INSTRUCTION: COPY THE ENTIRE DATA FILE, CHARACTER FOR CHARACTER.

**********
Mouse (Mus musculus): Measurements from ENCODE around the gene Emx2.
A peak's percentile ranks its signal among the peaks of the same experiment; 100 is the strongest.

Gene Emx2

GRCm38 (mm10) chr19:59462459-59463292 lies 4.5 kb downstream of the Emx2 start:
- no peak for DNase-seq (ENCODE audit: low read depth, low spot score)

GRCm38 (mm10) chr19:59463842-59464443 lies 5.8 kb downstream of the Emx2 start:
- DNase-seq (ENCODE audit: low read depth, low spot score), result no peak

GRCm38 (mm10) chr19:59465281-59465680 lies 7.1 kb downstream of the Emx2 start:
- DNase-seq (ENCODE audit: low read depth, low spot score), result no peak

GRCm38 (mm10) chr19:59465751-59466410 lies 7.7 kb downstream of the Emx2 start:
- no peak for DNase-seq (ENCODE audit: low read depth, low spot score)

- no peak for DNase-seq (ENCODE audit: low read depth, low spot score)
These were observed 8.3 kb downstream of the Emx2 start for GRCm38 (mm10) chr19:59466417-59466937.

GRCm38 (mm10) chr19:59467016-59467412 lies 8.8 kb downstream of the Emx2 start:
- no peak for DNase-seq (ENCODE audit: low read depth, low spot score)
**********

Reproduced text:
Mouse (Mus musculus): Measurements from ENCODE around the gene Emx2.
A peak's percentile ranks its signal among the peaks of the same experiment; 100 is the strongest.

Gene Emx2

GRCm38 (mm10) chr19:59462459-59463292 lies 4.5 kb downstream of the Emx2 start:
- no peak for DNase-seq (ENCODE audit: low read depth, low spot score)

GRCm38 (mm10) chr19:59463842-59464443 lies 5.8 kb downstream of the Emx2 start:
- DNase-seq (ENCODE audit: low read depth, low spot score), result no peak

GRCm38 (mm10) chr19:59465281-59465680 lies 7.1 kb downstream of the Emx2 start:
- DNase-seq (ENCODE audit: low read depth, low spot score), result no peak

GRCm38 (mm10) chr19:59465751-59466410 lies 7.7 kb downstream of the Emx2 start:
- no peak for DNase-seq (ENCODE audit: low read depth, low spot score)

- no peak for DNase-seq (ENCODE audit: low read depth, low spot score)
These were observed 8.3 kb downstream of the Emx2 start for GRCm38 (mm10) chr19:59466417-59466937.

GRCm38 (mm10) chr19:59467016-59467412 lies 8.8 kb downstream of the Emx2 start:
- no peak for DNase-seq (ENCODE audit: low read depth, low spot score)